Photo By Brian Tietz

FORT MYERS, Fla. (May 28, 2015) – Homeless and absent much of her senior year in a Miami-area high school, Yajaida Vasquez was almost a grim statistic: A young woman without a future.

But Vasquez was motivated and determined to improve her life. Backed by a strong support system of mentors, family, professors and even strangers plus scholarships she received from the Southwest Florida Community Foundation (SWFLCF), Vasquez attended nursing school and realized a dream of becoming a nurse practitioner and serving the underserved.

“I didn’t think I would be able to accomplish anything,” the Cape Coral resident recalls. “I started having problems by the time I was 14 until I was 17. My mother was struggling, and we stayed with different people for a few days here and there. At one point, we lived in the car. It was a vicious cycle, and I went from school to school. My mother just couldn’t make it.”

When she returned to school during finals weeks, Vasquez was given an ultimatum: Pass her exams – many of them in honors classes – or repeat senior year.

After graduating that year, she relocated to the Fort Myers area and found opportunity first as a volunteer with the Lee County Homeless Coalition and eventually gained employment as a medical assistant to Nurse Practitioner Sue Bingham.

“Sue is my favorite person in the world and the reason I wanted to be a nurse,” Vasquez said. “She taught me wound care, triage and how to take one’s blood pressure. I just fell in love with the medical aspect of it. She pushed me to go to school. Seeing the stuff my mother went through also motivated me. I didn’t want to do that to my kids. I wanted to make something of myself.”

A scholarship from the Homeless Coalition gave Vasquez the initial push. She also received three other scholarships awarded by the Community Foundation from donors who had earmarked the funds for students pursing nursing degrees and similar careers.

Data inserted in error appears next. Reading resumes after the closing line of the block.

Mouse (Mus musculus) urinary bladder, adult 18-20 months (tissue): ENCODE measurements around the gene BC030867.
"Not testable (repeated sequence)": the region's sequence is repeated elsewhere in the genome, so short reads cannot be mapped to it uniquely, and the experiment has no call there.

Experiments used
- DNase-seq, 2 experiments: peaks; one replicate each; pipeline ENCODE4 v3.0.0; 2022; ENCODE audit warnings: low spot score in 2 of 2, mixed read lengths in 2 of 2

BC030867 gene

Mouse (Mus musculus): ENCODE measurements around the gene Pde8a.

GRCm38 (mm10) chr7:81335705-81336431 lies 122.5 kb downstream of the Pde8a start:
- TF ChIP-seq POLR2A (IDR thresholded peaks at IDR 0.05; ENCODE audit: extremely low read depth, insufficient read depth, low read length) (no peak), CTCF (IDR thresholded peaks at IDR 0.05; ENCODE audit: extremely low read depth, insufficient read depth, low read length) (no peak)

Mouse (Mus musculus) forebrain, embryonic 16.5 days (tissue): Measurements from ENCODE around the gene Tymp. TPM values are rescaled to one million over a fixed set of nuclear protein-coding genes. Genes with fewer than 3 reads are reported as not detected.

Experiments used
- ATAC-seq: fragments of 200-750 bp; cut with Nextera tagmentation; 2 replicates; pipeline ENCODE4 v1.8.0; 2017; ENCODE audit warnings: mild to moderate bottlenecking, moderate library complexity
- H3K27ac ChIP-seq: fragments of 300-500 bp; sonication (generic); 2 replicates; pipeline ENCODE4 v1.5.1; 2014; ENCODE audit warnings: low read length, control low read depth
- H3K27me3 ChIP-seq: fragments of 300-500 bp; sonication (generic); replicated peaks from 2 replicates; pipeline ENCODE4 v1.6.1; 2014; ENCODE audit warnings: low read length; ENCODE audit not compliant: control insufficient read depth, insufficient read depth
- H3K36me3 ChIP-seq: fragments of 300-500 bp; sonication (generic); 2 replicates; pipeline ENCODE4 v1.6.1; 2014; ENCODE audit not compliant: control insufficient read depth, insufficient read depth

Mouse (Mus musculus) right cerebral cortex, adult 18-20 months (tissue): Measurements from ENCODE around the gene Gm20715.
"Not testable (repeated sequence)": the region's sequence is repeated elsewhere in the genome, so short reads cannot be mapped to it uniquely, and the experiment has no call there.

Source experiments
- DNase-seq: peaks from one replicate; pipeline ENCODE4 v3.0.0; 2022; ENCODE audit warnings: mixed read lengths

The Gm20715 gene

“The support and scholarships I received made me realize there were people out there who cared enough to help a stranger,” said Vasquez. “It wasn’t just the financial help; their support gave me hope, knowing there were people I didn’t know who believed in me, and I wasn’t going to let them down.”

Vasquez started her education at Edison College (now Florida SouthWestern State College) in 2003 on $1,000 from the John I. and Madeleine R. Taeni Scholarship Fund, a fund of the SWFLCF. At Edison, she found another mentor in the late professor William Polk, whom she credits for steering her toward the Phi Beta Kappa Honor Society. She became president and a member of Edison’s All USA and Florida Academic teams, traveling to Dallas for a conference and earning additional scholarships through her involvement in the community.

“It was amazing. I was seeing a world I didn’t know existed. Mr. Polk was a lifetime friend and he became my patient,” she said. “I did things at Edison no one had done before. We got the honor society from a two-star to a five-star rating.”

Vasquez continued her studies in 2004 with $500 from the Community Foundation’s Faye Lynn Roberts Education Scholarship. She balanced schoolwork with marriage, motherhood and volunteer work with the Homeless Coalition, which she chaired for three years.